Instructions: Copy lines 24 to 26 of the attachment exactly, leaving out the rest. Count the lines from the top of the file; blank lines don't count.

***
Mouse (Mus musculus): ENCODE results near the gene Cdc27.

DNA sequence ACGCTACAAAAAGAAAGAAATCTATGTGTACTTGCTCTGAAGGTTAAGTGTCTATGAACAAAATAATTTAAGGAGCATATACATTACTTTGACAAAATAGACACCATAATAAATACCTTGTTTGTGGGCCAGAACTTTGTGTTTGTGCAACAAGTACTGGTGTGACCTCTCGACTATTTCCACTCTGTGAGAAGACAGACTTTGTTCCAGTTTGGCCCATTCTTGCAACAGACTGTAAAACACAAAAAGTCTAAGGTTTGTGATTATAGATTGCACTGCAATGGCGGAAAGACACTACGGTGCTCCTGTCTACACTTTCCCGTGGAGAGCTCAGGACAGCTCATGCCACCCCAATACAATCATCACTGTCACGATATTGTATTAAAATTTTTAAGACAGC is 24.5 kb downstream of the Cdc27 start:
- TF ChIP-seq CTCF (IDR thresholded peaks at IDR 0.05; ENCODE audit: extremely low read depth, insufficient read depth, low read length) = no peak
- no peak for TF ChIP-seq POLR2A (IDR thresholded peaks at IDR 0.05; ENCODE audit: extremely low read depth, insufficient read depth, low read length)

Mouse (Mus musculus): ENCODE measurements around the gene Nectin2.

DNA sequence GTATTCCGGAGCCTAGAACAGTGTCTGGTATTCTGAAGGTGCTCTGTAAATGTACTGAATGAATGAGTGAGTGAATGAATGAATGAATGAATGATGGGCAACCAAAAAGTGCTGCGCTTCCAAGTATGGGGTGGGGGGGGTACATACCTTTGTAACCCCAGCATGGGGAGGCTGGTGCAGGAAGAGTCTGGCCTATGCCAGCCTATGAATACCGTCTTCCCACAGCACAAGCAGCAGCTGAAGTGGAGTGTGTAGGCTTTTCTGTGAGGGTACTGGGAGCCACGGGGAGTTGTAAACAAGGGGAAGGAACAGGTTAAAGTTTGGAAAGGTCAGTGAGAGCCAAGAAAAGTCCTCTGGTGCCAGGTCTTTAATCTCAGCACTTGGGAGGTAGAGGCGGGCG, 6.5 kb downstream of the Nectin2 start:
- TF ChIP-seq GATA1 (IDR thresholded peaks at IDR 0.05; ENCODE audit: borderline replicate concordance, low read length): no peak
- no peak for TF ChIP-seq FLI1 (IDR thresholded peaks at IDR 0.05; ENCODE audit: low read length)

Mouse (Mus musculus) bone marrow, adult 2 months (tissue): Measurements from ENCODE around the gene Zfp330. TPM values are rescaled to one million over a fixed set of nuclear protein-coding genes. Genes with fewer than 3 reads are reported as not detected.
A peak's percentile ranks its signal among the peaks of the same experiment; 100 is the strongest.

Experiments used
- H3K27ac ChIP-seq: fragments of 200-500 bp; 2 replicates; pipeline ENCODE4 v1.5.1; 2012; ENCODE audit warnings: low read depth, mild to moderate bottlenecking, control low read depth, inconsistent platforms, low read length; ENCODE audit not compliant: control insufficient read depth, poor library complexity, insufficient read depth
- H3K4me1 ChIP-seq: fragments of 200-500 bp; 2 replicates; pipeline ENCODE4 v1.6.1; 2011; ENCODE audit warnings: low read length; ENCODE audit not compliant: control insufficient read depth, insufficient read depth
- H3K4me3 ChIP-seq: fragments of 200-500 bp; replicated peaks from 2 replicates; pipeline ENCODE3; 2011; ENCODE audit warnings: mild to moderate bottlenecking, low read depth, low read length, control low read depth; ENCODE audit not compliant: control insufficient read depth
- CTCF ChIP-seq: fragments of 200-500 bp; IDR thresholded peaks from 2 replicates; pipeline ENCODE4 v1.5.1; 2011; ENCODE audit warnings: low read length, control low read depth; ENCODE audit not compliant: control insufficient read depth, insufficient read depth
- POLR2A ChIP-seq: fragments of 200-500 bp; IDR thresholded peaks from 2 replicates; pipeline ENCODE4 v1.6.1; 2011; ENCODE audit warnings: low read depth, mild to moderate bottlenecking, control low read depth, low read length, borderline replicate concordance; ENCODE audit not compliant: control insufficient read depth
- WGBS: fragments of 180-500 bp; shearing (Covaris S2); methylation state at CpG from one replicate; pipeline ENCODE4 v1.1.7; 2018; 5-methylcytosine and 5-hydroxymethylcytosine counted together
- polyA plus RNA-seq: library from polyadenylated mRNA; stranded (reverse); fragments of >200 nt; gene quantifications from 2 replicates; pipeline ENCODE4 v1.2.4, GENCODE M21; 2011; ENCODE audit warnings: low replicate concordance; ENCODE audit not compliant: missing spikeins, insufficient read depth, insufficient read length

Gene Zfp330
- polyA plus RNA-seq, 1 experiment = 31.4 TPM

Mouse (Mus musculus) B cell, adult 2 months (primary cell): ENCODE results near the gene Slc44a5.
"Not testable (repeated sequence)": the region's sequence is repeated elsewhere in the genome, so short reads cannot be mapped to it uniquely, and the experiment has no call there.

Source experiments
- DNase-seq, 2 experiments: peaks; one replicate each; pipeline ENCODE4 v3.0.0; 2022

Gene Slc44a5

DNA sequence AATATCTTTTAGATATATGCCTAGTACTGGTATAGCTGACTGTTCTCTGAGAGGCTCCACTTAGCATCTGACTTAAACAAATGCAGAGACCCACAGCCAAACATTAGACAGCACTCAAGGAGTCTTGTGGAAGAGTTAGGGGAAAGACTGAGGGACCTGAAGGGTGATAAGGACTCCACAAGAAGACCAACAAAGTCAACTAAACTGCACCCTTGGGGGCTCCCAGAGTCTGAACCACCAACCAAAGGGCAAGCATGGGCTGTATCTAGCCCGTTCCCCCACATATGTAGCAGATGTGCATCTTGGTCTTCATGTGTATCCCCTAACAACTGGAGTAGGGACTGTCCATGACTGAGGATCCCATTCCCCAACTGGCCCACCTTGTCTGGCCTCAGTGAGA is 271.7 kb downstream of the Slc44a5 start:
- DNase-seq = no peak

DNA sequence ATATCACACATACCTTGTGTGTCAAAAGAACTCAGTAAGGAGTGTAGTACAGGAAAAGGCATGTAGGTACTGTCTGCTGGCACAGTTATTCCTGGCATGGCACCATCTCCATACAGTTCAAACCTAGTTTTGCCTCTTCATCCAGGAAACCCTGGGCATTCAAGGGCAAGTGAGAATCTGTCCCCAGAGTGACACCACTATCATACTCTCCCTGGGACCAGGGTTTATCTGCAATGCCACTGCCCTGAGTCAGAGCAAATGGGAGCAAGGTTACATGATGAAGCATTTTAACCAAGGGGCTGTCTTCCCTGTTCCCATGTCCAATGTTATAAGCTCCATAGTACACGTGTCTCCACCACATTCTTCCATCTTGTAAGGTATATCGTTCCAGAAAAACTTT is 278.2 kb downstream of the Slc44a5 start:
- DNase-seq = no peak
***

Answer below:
- DNase-seq, 2 experiments: peaks; one replicate each; pipeline ENCODE4 v3.0.0; 2022

Gene Slc44a5

DNA sequence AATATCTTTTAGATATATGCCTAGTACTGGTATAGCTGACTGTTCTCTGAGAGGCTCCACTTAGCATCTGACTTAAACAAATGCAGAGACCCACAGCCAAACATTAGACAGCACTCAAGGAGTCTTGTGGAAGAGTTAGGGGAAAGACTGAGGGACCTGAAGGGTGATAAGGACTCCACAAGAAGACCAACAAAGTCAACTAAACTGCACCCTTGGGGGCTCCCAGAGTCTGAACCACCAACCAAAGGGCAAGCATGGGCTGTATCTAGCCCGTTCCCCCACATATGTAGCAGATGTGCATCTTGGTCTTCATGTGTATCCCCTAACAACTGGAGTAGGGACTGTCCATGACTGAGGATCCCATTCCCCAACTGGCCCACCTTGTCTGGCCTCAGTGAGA is 271.7 kb downstream of the Slc44a5 start: